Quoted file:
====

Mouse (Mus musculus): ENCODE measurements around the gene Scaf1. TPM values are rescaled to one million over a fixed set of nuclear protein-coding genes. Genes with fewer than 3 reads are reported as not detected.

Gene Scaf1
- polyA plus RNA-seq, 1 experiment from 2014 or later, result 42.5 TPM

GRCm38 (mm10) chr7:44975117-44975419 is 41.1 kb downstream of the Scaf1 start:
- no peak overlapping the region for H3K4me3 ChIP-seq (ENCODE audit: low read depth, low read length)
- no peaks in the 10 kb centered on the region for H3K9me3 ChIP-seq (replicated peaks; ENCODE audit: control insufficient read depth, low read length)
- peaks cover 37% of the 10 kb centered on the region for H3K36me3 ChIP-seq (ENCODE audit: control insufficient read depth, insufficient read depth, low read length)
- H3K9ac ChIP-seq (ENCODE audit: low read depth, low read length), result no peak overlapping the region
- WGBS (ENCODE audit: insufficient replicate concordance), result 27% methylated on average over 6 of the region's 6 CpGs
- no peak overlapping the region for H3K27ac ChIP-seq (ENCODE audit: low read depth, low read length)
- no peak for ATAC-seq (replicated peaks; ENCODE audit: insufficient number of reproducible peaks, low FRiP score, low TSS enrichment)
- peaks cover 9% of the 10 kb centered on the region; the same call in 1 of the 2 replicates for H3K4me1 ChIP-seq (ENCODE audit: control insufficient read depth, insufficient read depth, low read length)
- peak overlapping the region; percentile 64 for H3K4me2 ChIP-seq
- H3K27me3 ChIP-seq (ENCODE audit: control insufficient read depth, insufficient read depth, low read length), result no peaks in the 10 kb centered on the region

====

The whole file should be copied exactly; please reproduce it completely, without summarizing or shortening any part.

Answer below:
Mouse (Mus musculus): ENCODE measurements around the gene Scaf1. TPM values are rescaled to one million over a fixed set of nuclear protein-coding genes. Genes with fewer than 3 reads are reported as not detected.

Gene Scaf1
- polyA plus RNA-seq, 1 experiment from 2014 or later, result 42.5 TPM

GRCm38 (mm10) chr7:44975117-44975419 is 41.1 kb downstream of the Scaf1 start:
- no peak overlapping the region for H3K4me3 ChIP-seq (ENCODE audit: low read depth, low read length)
- no peaks in the 10 kb centered on the region for H3K9me3 ChIP-seq (replicated peaks; ENCODE audit: control insufficient read depth, low read length)
- peaks cover 37% of the 10 kb centered on the region for H3K36me3 ChIP-seq (ENCODE audit: control insufficient read depth, insufficient read depth, low read length)
- H3K9ac ChIP-seq (ENCODE audit: low read depth, low read length), result no peak overlapping the region
- WGBS (ENCODE audit: insufficient replicate concordance), result 27% methylated on average over 6 of the region's 6 CpGs
- no peak overlapping the region for H3K27ac ChIP-seq (ENCODE audit: low read depth, low read length)
- no peak for ATAC-seq (replicated peaks; ENCODE audit: insufficient number of reproducible peaks, low FRiP score, low TSS enrichment)
- peaks cover 9% of the 10 kb centered on the region; the same call in 1 of the 2 replicates for H3K4me1 ChIP-seq (ENCODE audit: control insufficient read depth, insufficient read depth, low read length)
- peak overlapping the region; percentile 64 for H3K4me2 ChIP-seq
- H3K27me3 ChIP-seq (ENCODE audit: control insufficient read depth, insufficient read depth, low read length), result no peaks in the 10 kb centered on the region